Barcelona Crisis? What Crisis? Let’s Talk Treble, Eh?

Barcelona Crisis? What Crisis? Let’s Talk Treble, Eh?

From trouble to treble, by Mudassir Mustafa.

Cast one’s mind back to the start of the season when Real Madrid trashed Barcelona 5-1 in the Supercopa de España and everyone seemed duly alarmed, especially Gerard Pique.

Barcelona were in crisis, or so it appeared after the dreadful summer. Yet, there they are in their fourth Copa del Rey final in a row, top of the league, 10 points ahead of nearest challenger Atletico Madrid, and 14 ahead of their great rivals, Real Madrid. They also have a good chance of pregressing in the Champions League as they return to Camp Nou following a 1-1 draw against Chelsea at Stamford Bridge.

There are two types of teams in the world of football when it comes to winning; good teams and great teams. One can spend hours in differentiating between the two but an ingenious answer would be very simple, yet precise.

The answer is: good teams win when they play well, but great teams win when they play badly’. That narrative tells the story of this current Barcelona side, rather perfectly.

There is, was, no comparison to Pep Guardiola’s Barcelona – perhaps there never will be. Pep, an exorbitantly demanding manager, revolutionised football in Spain, Germany, and is now doing so in England.

He is the perfect embodiment of a tactical genius – committing to win with style — with a style — while also denying the narrative ‘style over substance’ as he seeks both.

A lot has changed since Barcelona last visited Stamford Bridge. It was nearly a decade ago, nine years to be precise. The famous treble-winning side had a few survivers when they visited London the past week; Lionel Messi, Gerard Pique, Sergio Busquets and Andreas Iniesta – who scored the famous goals in front of the blues to win the tie.

24-year-old Iniesta stole the show that night as he ran to the corner post with his shirt off, swirling it around before being jumped upon by a plethora of teammates and technical staff.

Pure euphoria. nine years later, 33-year-old Iniesta — who revitalised his form under Valverde — stole the misplaced pass by Andreas Christensen before passing it to the footballing God among humans, Lionel Messi, who made it 1-1.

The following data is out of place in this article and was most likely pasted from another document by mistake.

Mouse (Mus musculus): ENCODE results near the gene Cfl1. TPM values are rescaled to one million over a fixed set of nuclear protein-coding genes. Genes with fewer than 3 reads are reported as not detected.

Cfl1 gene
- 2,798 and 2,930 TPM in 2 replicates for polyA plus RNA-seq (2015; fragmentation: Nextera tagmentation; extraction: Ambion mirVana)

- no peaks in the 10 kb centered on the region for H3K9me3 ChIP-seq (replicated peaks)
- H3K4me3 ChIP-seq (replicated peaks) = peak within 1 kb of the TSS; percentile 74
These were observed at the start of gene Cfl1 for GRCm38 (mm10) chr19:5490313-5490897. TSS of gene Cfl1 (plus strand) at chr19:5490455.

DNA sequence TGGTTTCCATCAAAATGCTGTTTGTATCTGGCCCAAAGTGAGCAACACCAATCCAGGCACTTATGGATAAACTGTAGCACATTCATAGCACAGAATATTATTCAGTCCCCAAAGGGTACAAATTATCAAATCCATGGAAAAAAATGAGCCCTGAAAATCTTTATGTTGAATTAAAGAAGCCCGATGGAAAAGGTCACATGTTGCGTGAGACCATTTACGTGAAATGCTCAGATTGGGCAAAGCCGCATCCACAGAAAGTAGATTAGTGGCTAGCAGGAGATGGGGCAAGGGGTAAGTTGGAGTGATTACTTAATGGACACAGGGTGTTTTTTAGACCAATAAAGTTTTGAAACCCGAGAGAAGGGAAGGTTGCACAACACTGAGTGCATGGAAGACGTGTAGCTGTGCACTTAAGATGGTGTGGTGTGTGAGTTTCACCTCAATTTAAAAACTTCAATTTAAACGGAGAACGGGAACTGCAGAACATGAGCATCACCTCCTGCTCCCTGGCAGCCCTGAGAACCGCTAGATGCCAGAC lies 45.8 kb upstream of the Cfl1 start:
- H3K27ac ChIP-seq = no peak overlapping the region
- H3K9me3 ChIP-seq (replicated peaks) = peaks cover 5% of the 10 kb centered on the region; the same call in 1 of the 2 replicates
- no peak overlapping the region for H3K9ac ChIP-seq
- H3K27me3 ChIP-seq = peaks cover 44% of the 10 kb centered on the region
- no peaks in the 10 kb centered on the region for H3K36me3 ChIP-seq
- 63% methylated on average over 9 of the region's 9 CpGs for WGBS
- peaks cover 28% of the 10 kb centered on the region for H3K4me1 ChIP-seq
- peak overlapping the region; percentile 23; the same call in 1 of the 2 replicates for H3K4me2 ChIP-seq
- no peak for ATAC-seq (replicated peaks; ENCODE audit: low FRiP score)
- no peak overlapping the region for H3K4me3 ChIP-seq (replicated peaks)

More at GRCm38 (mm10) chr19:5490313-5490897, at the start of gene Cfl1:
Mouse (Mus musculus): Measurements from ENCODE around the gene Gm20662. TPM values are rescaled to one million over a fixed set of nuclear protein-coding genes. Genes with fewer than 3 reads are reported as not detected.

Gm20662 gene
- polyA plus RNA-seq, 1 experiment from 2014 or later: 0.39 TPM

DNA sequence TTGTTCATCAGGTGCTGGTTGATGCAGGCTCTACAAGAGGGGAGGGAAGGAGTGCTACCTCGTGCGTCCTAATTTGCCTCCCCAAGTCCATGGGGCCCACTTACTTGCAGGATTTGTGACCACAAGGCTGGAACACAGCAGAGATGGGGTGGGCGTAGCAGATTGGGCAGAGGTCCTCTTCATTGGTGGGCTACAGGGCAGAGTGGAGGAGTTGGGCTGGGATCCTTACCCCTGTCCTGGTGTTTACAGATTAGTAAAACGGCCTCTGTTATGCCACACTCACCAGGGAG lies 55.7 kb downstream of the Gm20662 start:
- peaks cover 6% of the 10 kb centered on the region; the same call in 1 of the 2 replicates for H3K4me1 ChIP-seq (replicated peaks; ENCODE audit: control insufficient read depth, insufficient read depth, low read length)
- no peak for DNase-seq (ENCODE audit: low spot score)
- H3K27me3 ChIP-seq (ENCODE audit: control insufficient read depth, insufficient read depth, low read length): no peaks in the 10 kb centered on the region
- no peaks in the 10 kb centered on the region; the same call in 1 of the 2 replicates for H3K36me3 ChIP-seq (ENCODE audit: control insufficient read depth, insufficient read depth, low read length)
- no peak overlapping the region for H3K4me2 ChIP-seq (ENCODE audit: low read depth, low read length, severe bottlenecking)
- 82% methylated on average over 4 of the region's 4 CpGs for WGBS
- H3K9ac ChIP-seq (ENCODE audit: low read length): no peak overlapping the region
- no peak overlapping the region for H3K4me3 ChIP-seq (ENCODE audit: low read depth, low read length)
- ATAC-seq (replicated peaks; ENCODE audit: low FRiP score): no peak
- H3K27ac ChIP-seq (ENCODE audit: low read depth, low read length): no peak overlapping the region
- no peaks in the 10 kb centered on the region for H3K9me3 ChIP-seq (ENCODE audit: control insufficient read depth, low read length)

A narrative that football likes to weave is that the scoreline never tells the whole story. It was a tactical masterclass by Antonio Conte against the managerial ingenuity of Ernesto Valverde — two men completely opposite to each other, in style, tactics, and class.

Chelsea dominated the game. It could have been 3-1, it should have been 3-1, but the footballing gods weren’t in the mood to let Willian have his hat-trick. He was blessed with only one goal, and two marvellous strikes rebounded off the posts, left and right.

Barcelona were dominating possession but there was no breakthrough. Hardly any vertical passes, and only six key passes during the whole 90 minutes – their lowest tally against any opposition. It looked like Conte had it all figured out since the inception of this draw.

And then, one mistake, a concentration drop, one player: Messi.

At some point, Conte would have realised that there are no tactics to beat the genius of that man.

This is not the Barcelona of past. As said by Guillem Balague “this is the worst Barca side of the decade.” Concur or not, it’s subjective.

The story of Barcelona is unprecedented. They are lacking quality but they are getting better at winning. An emphatic win over Girona saw them go 32 league games without tasting a defeat, 25 of them this season. Another record fell at Valverde’s feet.

The debate of style is swept under the rug by overwhelming success. Messi scored an inevitable first goal against the Blues. Valverde is not Pep; neither his side is the same as Pep’s was. But his ability to stay calm and poised has done wonders so far. Barcelona will face Las Palmas, Atlético Madrid, and Malaga before hosting Chelsea for the second leg of last-sixteen tie.

Chelsea’s loss to Manchester United tells the same story, more or less. They create good chances, get a goal or two, and then sit back – allowing too much time for the opposition to grow into the match.

Will Conte opt for a different tactical approach or will he stick to the same plan? The real question is, will either of them make a difference against Barcelona and Messi?